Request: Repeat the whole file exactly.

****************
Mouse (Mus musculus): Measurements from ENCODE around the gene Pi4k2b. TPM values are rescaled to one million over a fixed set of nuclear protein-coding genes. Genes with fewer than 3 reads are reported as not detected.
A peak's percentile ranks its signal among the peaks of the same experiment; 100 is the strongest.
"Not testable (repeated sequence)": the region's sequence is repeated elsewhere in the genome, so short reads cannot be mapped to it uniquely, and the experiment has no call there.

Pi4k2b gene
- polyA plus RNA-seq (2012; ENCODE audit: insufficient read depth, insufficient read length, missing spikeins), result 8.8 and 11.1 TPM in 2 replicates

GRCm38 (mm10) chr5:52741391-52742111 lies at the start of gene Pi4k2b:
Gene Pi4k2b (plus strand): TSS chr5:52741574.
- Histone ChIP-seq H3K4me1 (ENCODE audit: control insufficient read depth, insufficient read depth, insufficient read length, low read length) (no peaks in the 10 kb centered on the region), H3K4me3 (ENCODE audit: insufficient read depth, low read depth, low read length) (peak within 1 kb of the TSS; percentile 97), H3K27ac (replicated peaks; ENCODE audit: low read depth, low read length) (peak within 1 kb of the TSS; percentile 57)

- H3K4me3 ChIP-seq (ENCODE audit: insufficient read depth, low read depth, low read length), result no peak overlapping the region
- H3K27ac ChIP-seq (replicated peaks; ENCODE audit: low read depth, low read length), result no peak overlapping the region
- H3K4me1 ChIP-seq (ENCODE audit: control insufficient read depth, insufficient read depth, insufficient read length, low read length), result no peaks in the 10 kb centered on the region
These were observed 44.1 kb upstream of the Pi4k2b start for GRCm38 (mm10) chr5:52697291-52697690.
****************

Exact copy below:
Mouse (Mus musculus): Measurements from ENCODE around the gene Pi4k2b. TPM values are rescaled to one million over a fixed set of nuclear protein-coding genes. Genes with fewer than 3 reads are reported as not detected.
A peak's percentile ranks its signal among the peaks of the same experiment; 100 is the strongest.
"Not testable (repeated sequence)": the region's sequence is repeated elsewhere in the genome, so short reads cannot be mapped to it uniquely, and the experiment has no call there.

Pi4k2b gene
- polyA plus RNA-seq (2012; ENCODE audit: insufficient read depth, insufficient read length, missing spikeins), result 8.8 and 11.1 TPM in 2 replicates

GRCm38 (mm10) chr5:52741391-52742111 lies at the start of gene Pi4k2b:
Gene Pi4k2b (plus strand): TSS chr5:52741574.
- Histone ChIP-seq H3K4me1 (ENCODE audit: control insufficient read depth, insufficient read depth, insufficient read length, low read length) (no peaks in the 10 kb centered on the region), H3K4me3 (ENCODE audit: insufficient read depth, low read depth, low read length) (peak within 1 kb of the TSS; percentile 97), H3K27ac (replicated peaks; ENCODE audit: low read depth, low read length) (peak within 1 kb of the TSS; percentile 57)

- H3K4me3 ChIP-seq (ENCODE audit: insufficient read depth, low read depth, low read length), result no peak overlapping the region
- H3K27ac ChIP-seq (replicated peaks; ENCODE audit: low read depth, low read length), result no peak overlapping the region
- H3K4me1 ChIP-seq (ENCODE audit: control insufficient read depth, insufficient read depth, insufficient read length, low read length), result no peaks in the 10 kb centered on the region
These were observed 44.1 kb upstream of the Pi4k2b start for GRCm38 (mm10) chr5:52697291-52697690.